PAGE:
Sunday, September 19, 2010

Arnie 'Woo Woo' Ginsburg - WMEX Boston 1961

Our east coast Coupe building buddies will probably remember cruisin' to 'Woo Woo'. He was a huge name in Boston broadcasting for thirty plus years. As the liner notes point out, nothing really new on the music front but radio was still fun and Ginsberg made the most of it. Some great tunes on this faux aircheck, including at least four that would later show up on the American Graffiti soundtrack. Enjoy.

LP liner notes by Pete Johnson - The year is 1961 and CRUISIN' presents radio, just as it was then. Like the other volumes of the CRUISIN' series, this record consists of hit songs, radio commercials, jingles, disc jockey chatter and other audio memorabilia from the year. Our host for '61 is Boston's own Arnie "Woo Woo" Ginsburg, the city's number-one disc jockey from 1956 to 1967. Arnie's WMEX show was called Night Train and, through a curious chain of associations with the sound of trains going "Woo Woo" in the night, Mr. Ginsburg gained his nickname. He was virtually a household word in the New England area thanks to a promotion by the Adventure Car Hop which offered two-for-one specials to any customer who mentioned "Woo Woo" Ginsburg. Adventure also named a special dish after him, the Ginsburger. Arnie's Friday night record hops at the giant Surf Ballroom in Nantasket Beach were a year-round tradition for a decade and every name artist and group eventually played there with Arnie. He was on the air continuously for twelve years and his youthful following was fantastic in its devotion, possibly because he transformed adolescent insecurities into a triumph. His voice — a continual teenage crack — combined with the constant clatter of kazoo, cowbell, buzzer, bermuda bell, car horn, oogah and train whistle, epitomized the noisy awkwardness of teenagery, but Arnie managed to bring it all off with humorous grace.

A glance at the titles from this volume of the CRUISIN' series will confirm that 1961 was a musically nondescript year. There were, as there are in any year, some outstanding rock and roll records, but there were no exciting trends; there was no sense of growth. In some ways, the musical doldrums of the year could be credited to the aftermath of the Payola hearings of 1959 and 1960. Some of radio's most influential and colorful figures had their wings singed by the Washington investigation. The exposure of their loss of real or imagined innocence turned things gray for a while.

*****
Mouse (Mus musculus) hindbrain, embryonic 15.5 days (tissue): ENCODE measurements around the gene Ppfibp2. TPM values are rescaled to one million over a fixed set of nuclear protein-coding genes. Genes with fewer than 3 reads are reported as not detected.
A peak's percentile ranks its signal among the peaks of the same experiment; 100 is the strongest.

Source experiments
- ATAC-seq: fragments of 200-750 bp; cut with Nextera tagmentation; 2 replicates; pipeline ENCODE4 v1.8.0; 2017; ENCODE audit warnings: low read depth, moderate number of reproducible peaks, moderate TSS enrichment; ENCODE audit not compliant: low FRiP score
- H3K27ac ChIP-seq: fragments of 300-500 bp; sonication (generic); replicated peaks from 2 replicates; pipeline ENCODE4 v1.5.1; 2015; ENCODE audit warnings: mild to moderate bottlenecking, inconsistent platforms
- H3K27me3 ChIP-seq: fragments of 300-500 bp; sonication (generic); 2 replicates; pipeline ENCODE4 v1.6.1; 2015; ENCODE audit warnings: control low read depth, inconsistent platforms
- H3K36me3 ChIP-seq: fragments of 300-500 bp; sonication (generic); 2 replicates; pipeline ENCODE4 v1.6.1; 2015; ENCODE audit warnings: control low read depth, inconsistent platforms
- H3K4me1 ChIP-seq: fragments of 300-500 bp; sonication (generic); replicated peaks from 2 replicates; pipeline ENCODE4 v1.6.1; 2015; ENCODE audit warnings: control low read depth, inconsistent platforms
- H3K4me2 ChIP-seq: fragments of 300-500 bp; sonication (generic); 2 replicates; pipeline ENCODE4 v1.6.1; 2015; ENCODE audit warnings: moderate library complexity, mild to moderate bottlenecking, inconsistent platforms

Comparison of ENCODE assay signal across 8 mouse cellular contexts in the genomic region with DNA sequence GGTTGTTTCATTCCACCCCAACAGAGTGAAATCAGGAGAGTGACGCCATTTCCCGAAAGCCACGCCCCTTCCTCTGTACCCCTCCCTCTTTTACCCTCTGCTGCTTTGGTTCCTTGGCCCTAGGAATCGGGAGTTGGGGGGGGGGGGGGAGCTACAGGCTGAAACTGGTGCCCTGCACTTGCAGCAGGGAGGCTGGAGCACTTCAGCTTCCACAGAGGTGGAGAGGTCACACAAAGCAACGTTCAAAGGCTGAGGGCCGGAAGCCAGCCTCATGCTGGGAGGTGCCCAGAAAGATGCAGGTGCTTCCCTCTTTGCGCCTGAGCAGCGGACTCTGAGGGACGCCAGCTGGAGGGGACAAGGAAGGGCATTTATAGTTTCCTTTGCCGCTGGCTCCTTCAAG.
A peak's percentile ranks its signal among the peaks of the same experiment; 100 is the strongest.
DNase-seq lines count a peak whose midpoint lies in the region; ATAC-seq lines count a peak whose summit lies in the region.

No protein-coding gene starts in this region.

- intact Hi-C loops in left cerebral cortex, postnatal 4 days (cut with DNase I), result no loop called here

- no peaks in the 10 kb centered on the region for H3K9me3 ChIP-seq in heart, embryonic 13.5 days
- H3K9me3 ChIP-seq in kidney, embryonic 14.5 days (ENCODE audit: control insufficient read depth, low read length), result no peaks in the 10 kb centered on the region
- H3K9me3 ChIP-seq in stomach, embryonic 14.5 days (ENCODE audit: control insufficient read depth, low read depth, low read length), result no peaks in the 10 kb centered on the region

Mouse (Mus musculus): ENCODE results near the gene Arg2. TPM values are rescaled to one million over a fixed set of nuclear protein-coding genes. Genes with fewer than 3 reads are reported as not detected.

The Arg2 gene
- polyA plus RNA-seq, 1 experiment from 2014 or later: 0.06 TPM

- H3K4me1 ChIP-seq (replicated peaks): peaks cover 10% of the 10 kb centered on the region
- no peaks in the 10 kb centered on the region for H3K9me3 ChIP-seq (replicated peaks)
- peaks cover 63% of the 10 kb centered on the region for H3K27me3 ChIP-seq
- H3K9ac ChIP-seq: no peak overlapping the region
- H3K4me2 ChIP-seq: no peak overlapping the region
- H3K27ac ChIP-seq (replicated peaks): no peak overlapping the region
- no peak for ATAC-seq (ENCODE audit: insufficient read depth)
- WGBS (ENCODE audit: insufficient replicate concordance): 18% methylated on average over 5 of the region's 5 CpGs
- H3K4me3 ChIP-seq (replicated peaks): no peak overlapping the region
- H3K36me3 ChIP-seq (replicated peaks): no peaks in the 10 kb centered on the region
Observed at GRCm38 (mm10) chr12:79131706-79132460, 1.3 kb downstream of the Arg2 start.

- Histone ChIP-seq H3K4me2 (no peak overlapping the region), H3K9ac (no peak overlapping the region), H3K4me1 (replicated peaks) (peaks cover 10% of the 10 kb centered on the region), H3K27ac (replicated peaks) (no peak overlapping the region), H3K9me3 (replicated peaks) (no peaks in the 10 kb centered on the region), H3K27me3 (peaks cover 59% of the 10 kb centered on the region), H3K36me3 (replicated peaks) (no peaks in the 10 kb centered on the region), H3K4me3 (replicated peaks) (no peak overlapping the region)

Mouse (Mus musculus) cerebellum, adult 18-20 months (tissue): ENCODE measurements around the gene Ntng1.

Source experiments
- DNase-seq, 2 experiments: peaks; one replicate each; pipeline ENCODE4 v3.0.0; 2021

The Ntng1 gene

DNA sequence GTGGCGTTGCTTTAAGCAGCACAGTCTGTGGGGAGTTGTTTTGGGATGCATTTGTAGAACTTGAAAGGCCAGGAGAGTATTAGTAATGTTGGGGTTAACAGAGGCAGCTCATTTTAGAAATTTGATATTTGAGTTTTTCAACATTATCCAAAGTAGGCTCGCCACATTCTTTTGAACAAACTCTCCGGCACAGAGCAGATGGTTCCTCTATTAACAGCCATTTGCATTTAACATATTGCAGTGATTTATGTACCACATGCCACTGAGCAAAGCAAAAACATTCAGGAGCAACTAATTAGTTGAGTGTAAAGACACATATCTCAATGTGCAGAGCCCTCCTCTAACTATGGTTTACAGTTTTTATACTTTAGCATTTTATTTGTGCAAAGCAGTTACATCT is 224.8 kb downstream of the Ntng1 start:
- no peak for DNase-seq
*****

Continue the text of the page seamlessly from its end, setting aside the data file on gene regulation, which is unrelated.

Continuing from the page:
Inevitably, with the erosion of the power of some of radio's key rock and roll figures, Top 40 radio was on the rise. With its limited number of playable records, chosen on a relatively conservative basis, and its de-emphasis of the radio personality, Top 40 programming tended to homogenize popular music. 1961 was one of the most homogenized years.

Historically, it was also a bland time. Despite the dynamism which John F. Kennedy projected from the White House, the tide of human affairs seemed to be running against the United States. We severed diplomatic relations with Cuba and shortly afterwards fell on our faces in the Bay of Pigs. The East Germans constructed a wall between East and West Berlin, creating fears of war. Yuri Gagarin, a Russian cosmonaut, became the first man to orbit the earth.

From the vantage point of 1961, it seemed as if the country were doomed to normalcy. Russia remained the huge vague threat she always seemed to be. Political activism was at a low ebb on campuses. Joe College didn't listen to rock and roll. That was for high school. He also didn't grow his hair long. That was for Beatniks. College was an ivory tower with few ties to the surrounding terrain. Surfing was becoming a huge youth cult on the West Coast and it had become identified with a simple brand of twangy guitar music, but no one had yet thought to set words to it.

A lot of musical — and attendant social — excitement had happened in the Fifties and there was a lot to come in the Sixties, but the early part of this new decade was its least exciting portion. Rock and roll seemed to be settling into a paunchy middle age and it was fitting that, as Billboard (the music trade magazine) reported in March of 1961, Chuck Berry had closed his St. Louis night club and was opening a 30-acre amusement park in Wentville, Mo. Thus did one of the founding fathers of rock and roll join the landed gentry. On January 15, 1961, Chuck Berry was 30 years old.

WMEX Boston 1961 - Arnie 'Woo Woo' Ginsburg